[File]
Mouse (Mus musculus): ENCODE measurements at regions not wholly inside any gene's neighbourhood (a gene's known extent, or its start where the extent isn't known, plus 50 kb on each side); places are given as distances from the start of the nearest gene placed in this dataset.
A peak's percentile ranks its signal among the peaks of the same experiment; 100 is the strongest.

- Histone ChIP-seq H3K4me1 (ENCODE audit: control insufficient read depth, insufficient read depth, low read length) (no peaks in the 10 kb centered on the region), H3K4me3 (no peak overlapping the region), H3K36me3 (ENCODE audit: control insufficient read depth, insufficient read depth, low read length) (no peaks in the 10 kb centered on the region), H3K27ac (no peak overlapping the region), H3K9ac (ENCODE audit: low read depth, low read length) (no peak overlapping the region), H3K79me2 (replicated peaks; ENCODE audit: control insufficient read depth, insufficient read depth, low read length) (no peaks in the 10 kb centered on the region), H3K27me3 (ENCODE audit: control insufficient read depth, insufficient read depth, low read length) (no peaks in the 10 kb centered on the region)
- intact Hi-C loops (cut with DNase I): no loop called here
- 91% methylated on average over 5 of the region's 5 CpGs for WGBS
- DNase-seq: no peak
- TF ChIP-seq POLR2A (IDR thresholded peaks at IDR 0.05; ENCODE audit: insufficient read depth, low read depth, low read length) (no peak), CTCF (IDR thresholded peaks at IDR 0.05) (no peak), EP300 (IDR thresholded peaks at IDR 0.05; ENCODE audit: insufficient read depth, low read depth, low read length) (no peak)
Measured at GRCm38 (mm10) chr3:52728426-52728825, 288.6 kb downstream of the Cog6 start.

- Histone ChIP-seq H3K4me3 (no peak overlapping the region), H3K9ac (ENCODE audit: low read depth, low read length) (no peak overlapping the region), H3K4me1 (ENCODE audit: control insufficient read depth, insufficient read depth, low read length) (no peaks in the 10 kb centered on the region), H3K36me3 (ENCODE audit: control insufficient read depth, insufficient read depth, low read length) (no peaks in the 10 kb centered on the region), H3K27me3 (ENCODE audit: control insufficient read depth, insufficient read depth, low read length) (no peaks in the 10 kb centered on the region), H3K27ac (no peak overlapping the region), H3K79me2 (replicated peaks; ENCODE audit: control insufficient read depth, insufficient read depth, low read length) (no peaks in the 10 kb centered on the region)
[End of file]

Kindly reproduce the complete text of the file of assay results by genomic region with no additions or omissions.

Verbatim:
Mouse (Mus musculus): ENCODE measurements at regions not wholly inside any gene's neighbourhood (a gene's known extent, or its start where the extent isn't known, plus 50 kb on each side); places are given as distances from the start of the nearest gene placed in this dataset.
A peak's percentile ranks its signal among the peaks of the same experiment; 100 is the strongest.

- Histone ChIP-seq H3K4me1 (ENCODE audit: control insufficient read depth, insufficient read depth, low read length) (no peaks in the 10 kb centered on the region), H3K4me3 (no peak overlapping the region), H3K36me3 (ENCODE audit: control insufficient read depth, insufficient read depth, low read length) (no peaks in the 10 kb centered on the region), H3K27ac (no peak overlapping the region), H3K9ac (ENCODE audit: low read depth, low read length) (no peak overlapping the region), H3K79me2 (replicated peaks; ENCODE audit: control insufficient read depth, insufficient read depth, low read length) (no peaks in the 10 kb centered on the region), H3K27me3 (ENCODE audit: control insufficient read depth, insufficient read depth, low read length) (no peaks in the 10 kb centered on the region)
- intact Hi-C loops (cut with DNase I): no loop called here
- 91% methylated on average over 5 of the region's 5 CpGs for WGBS
- DNase-seq: no peak
- TF ChIP-seq POLR2A (IDR thresholded peaks at IDR 0.05; ENCODE audit: insufficient read depth, low read depth, low read length) (no peak), CTCF (IDR thresholded peaks at IDR 0.05) (no peak), EP300 (IDR thresholded peaks at IDR 0.05; ENCODE audit: insufficient read depth, low read depth, low read length) (no peak)
Measured at GRCm38 (mm10) chr3:52728426-52728825, 288.6 kb downstream of the Cog6 start.

- Histone ChIP-seq H3K4me3 (no peak overlapping the region), H3K9ac (ENCODE audit: low read depth, low read length) (no peak overlapping the region), H3K4me1 (ENCODE audit: control insufficient read depth, insufficient read depth, low read length) (no peaks in the 10 kb centered on the region), H3K36me3 (ENCODE audit: control insufficient read depth, insufficient read depth, low read length) (no peaks in the 10 kb centered on the region), H3K27me3 (ENCODE audit: control insufficient read depth, insufficient read depth, low read length) (no peaks in the 10 kb centered on the region), H3K27ac (no peak overlapping the region), H3K79me2 (replicated peaks; ENCODE audit: control insufficient read depth, insufficient read depth, low read length) (no peaks in the 10 kb centered on the region)